Directed by Clint Eastwood.
Starring Tom Hanks, Aaron Eckhart, Anna Gunn, Mike O’Malley, Jamey Sheridan, Michael Rapaport, and Laura Linney.
The story of Chesley Sullenberger, an American pilot who became a hero after landing his damaged plane on the Hudson River in order to save the flight’s passengers and crew.
With it being a Clint Eastwood film, Sully is aptly an all-American, flag waving, bald-eagle-swooping-past-the-Lincoln-memorial, fist-pumping affair. You expect little more from Eastwood, who is maybe the American director. His films celebrate the underdog, the blue-collar workers, the grandiose notion of the American dream as something only ever a reach away. With Sully – his best work since Million Dollar Baby way back in 2004 – Eastwood has conjured up a ludicrously efficient drama that – although lacking affection-is incredibly effective.
Tom Hanks stars as Chesley “Sully” Sullenburger, peroxide blonde hair, moustache following tow, a pilot with “42 years of experience”. During a routine flight between New York and Cleveland, all hell breaks loose after a flock of geese ravage the engines, resulting in total power loss. Alongside his co-pilot Jeff Skiles (Aaron Eckhart with a truly incredible moustache), he miraculously lands the plane in the Hudson River. What follows is an intense, unscrupulous investigation into the “water landing” as a direct result of human error.
I have an irrational fear of flying. All those stats declaring flight as the safest mode of travel mean nothing; we have no place 30,000 meters above land. Eastwood grasps onto this fear with a vice-like grip and rarely lets up. For the most part, this is achieved through almost unbearable sound design. Even before disaster strikes, as the engines rumble, the plane reaching speed before taking off, tension is exploited to induce cold sweats and white knuckles.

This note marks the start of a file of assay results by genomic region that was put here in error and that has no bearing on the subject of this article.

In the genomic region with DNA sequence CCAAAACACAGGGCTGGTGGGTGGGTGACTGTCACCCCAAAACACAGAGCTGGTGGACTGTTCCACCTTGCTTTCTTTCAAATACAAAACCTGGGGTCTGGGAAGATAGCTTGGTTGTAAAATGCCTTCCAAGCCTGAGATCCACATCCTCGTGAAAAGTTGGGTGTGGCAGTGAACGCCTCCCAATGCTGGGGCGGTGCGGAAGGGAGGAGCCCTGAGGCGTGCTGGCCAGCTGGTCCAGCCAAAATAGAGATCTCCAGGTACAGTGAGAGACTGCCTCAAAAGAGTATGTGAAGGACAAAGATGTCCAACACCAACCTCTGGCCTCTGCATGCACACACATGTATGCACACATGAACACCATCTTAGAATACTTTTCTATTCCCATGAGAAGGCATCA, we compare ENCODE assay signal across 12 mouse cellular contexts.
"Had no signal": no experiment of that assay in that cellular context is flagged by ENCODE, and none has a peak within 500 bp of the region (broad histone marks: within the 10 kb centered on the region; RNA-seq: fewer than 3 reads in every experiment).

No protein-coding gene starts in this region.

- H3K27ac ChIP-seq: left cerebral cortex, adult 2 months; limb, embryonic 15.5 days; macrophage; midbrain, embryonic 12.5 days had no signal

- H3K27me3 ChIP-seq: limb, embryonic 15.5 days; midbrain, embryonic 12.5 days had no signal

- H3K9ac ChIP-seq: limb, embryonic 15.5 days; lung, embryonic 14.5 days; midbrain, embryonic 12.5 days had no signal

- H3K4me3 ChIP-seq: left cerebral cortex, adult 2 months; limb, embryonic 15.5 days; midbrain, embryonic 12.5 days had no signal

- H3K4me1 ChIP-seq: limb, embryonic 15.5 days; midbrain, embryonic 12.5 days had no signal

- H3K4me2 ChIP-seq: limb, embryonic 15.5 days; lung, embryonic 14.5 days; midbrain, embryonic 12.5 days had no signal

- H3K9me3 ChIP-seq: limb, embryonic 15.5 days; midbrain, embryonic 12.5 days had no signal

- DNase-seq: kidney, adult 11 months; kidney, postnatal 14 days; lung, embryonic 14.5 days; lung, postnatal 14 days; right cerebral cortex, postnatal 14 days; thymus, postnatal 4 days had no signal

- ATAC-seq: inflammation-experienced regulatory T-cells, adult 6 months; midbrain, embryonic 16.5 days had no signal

Then the crash, or the “water landing” as we are told consistently. It’s strange, although shown in full twice and for all its technical wizardry, it’s dampened by the looming figure of truth. The audience is well aware of the final outcome, and for those unaware, it’s plastered across every poster. Where Flight found total panic in air travel, Eastwood ensures a certain level of calm.
Where it succeeds most is in the series of encounters following. Sully is forced into hotel rooms, boardrooms and a vast courtroom before he’s given the chance to decompress and Hanks plays this with an underlying frailty, as if ready to crack at any moment. Hanks performs with a locked-jaw rigor, waving the absurd panic of the situation aside in place of absolute composure.
Yet as with Eastwood’s most recent work, he directs with a workmanlike efficiency. Every shot, every camera movement has the feel of having passed through numerous focus groups, while the conflict has the impression of being force. He also, rather strangely, attempts to conjure up villainy in moral ambiguity. Those tasked with tackling the event are portrayed as hubris, more arch villains than happened upon workers.
Sully is efficient and effecting if not affecting. Eastwood exploits paranoia before succumbing to the incessant demands of a narrative largely pointless. Like the sorest of thumbs, the ending-already plastered across every newspaper since the event in ’09-hovers awkwardly, reducing any conflict too little but a forced after-thought.
Flickering Myth Rating – Film: ★ ★ ★ / Movie: ★ ★ ★